Using contempt to force party into 'discussion' is professional misconduct: BC Court of Appeal

Refusal to change draft order contrary to judge's memorandum also professional misconduct

Using contempt to force party into 'discussion' is professional misconduct: BC Court of Appeal
Using contempt as a threat can be professional misconduct

The British Columbia Court of Appeal has upheld a ruling that a lawyer committed professional misconduct when he refused to correct a draft order despite a judge’s memorandum and transcript showing corrections and filed a contempt proceeding against another lawyer to force a discussion about her complaint against him. 

In McLeod v. Law Society of British Columbia, 2022 BCCA 280, the Law Society of British Columbia’s discipline committee issued a citation against lawyer Donald McLeod over several acts amounting to professional misconduct. The complainant was an opposing counsel in a pension division case.

In that case, the summary trial judge had issued a memorandum correcting the terms of a pension order. Despite this, McLeod refused to change the draft order he submitted, even when the complainant obtained a transcript, forwarded a copy to McLeod, and requested that he send a corrected draft order. Instead, McLeod sought an order finding the complainant in contempt of court and disqualifying her on the basis of conflict of interest. The summary judge dismissed both the contempt application and recusal application.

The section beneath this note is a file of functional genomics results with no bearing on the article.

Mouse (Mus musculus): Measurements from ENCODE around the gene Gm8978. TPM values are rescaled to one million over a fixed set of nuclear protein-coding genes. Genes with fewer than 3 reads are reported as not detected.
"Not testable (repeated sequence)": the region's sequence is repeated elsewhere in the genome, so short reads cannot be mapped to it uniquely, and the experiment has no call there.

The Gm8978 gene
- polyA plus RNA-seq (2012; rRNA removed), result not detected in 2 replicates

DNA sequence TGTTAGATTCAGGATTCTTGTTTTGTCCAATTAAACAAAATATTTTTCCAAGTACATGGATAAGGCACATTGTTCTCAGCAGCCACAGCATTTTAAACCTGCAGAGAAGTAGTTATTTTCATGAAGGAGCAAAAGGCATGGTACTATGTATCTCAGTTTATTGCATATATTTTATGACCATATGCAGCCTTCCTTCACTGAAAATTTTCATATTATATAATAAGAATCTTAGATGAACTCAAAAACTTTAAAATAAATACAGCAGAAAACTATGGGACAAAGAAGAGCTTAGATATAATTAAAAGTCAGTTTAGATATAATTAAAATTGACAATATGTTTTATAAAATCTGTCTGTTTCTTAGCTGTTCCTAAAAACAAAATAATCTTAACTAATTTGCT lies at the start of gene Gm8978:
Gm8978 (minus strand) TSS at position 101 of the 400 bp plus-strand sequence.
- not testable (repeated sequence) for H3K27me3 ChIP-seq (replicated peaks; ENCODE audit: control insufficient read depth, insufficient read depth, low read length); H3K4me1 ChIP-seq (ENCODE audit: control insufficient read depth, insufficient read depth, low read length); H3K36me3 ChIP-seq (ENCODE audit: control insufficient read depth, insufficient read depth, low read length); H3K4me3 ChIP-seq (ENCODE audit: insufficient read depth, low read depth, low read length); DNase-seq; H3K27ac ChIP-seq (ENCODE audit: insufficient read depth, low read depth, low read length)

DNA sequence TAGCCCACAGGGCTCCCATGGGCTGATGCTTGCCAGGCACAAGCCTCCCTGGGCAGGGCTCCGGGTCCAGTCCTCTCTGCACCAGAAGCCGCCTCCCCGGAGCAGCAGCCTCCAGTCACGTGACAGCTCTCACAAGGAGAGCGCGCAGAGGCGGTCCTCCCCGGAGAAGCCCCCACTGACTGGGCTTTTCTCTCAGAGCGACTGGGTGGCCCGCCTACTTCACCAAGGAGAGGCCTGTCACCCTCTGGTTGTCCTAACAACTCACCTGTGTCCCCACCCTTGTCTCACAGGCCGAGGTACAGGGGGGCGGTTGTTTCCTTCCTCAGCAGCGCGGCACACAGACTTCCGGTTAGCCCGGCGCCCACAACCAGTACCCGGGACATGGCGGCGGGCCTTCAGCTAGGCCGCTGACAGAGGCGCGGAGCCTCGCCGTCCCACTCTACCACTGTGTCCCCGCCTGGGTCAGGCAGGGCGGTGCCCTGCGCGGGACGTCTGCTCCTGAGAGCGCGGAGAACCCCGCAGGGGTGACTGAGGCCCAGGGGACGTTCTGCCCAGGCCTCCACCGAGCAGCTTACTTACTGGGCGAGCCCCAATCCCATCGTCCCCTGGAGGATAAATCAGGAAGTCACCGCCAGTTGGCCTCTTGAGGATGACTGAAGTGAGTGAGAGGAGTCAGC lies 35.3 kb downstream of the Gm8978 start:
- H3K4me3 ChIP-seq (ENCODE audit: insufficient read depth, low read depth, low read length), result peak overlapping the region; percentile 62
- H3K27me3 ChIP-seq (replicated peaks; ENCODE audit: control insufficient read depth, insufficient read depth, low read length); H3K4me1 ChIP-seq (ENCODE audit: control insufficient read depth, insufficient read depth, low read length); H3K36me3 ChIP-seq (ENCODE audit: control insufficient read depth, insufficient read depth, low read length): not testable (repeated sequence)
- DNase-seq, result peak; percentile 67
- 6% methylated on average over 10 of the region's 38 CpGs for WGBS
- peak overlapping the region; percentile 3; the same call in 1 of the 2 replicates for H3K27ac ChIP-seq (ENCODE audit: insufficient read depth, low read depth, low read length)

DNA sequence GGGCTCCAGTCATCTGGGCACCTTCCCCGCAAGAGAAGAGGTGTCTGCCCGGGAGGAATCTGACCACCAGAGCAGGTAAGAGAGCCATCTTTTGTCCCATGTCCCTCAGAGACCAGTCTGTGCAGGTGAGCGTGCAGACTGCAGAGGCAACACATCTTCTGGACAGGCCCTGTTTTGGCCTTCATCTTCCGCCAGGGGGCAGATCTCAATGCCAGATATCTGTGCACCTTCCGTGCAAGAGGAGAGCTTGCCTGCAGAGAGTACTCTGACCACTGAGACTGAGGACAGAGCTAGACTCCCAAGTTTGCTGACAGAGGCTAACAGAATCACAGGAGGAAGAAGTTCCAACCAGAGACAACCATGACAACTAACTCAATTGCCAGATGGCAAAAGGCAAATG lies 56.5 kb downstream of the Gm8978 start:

The complainant claimed that McLeod failed to discharge his professional obligation when he failed to correct the record on the start and end date of pension division, by instituting a contempt application against the complainant, and by instituting a recusal application. The Law Society of British Columbia hearing panel agreed.

McLeod appealed the findings, alleging that the hearing panel misapprehended the evidence.

The Court of Appeal partially granted the appeal.

The appellate court found that the hearing panel made no reversible error in ruling that McLeod’s refusal to correct the record without justification constituted professional misconduct. It was open to the hearing panel to find that McLeod was “neither fair nor candid, and effectively did misstate the law by omission,” said the court.

Similarly, the hearing panel made no reversible error in ruling that the institution of a contempt application without intention of pursuing it constituted professional misconduct, said the court. The appellate court found that McLeod stated before the panel that he had no intention of pursuing the contempt application and simply used it to “force the issue” to bring the complainant to a “discussion” and “give the Complainant time to think about her actions.”

However, the appellate court found that the hearing panel committed a palpable error when it failed to distinguish between the contempt application and recusal application. The panel failed to articulate the basis for its conclusion that the recusal application constituted professional misconduct, said the court.

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